Obama Blames “Soft, Uncompetitive” Americans for High Unemployment


With his own party admitting that his meager efforts to restore the economy and create jobs have been a complete failure, it seems the time has come for President Obama to look for scapegoats.  So who will it be?  Parasitic trade partners?  Nah, that would just make the cocktail parties at the G20 meetings a bit awkward.  Greedy CEOs of global corporations?  Nah.  Why piss off your biggest donors? 

Instead, he’s decided to blame American workers for being “soft” and “uncompetitive.”   As detailed in the above-linked report about an interview with an Orlando television station:

“…   the United States “had gotten a little soft” in the years before he took office, and needs to regain its “competitive edge” in the global economy.”

What a crock.  Americans are still, by far, the most productive workers on the planet.  Many are working 12 hour days, 6 or 7 days a week (with all that overtime off-the-clock, by the way).  And, when they’re not at work, they sleep with their cell phones next to their pillows, at the boss’ beck and call 24/7.  Most are afraid to take vacation that they’ve earned or to call in sick when, by all rights, they should be in a hospital.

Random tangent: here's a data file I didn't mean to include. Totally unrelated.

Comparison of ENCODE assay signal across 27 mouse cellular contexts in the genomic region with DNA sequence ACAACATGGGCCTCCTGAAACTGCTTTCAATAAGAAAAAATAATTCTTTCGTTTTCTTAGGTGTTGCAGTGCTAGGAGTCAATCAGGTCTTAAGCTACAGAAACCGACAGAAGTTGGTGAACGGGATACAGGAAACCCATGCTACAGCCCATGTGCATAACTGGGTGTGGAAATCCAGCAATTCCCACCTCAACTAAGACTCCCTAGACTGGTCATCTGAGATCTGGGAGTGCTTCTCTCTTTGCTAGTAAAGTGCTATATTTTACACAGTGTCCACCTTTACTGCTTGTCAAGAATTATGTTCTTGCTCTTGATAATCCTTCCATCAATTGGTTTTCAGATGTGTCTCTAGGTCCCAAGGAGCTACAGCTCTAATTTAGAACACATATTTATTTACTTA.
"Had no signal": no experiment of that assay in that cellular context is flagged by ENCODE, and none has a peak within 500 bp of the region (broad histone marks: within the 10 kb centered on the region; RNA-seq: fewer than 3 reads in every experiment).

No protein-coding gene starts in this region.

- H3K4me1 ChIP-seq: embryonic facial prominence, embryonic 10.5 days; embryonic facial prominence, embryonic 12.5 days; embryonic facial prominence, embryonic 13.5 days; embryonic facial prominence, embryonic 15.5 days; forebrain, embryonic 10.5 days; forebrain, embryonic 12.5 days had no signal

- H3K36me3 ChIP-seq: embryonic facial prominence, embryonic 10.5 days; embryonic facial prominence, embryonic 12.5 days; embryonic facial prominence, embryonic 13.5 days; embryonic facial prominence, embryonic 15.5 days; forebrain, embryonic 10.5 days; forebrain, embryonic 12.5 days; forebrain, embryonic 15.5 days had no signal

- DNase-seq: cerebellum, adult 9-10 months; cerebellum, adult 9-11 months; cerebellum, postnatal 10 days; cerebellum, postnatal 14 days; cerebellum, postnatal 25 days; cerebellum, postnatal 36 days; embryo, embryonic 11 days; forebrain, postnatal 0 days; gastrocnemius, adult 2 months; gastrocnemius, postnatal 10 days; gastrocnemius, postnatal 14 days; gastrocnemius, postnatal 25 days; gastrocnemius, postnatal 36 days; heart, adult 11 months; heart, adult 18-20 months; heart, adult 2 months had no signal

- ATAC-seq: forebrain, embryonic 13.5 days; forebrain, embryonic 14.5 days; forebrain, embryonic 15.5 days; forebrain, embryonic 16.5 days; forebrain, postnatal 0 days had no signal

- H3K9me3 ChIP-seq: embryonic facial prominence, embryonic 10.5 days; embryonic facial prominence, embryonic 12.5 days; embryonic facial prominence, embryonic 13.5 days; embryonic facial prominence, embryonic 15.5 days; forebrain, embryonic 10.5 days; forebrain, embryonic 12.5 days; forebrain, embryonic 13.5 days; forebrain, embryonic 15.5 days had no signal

How is that Americans are blamed for losing their competitive edge when workers in France and most of Europe, where we have trade deficits that, on a per capita basis, are even bigger than China’s, are coddled with 35-hour work weeks and take far more vaction than Americans?  Why isn’t their low productivity a problem for them?  Why can’t our president ask himself the same question? 

Now that he has Americans feeling bad about themselves, let’s buck them up with a vision of their savior, Obama, riding to the rescue:

“… making sure that we’re revamping our education system, making sure we’ve got world class infrastructure, investing in basic science and research and technology, making sure that we are moving manufacturing back to the United States, and that we are being tough with our trading partners — making sure that they’re not taking advantage of us … there are a lot of things we can do …”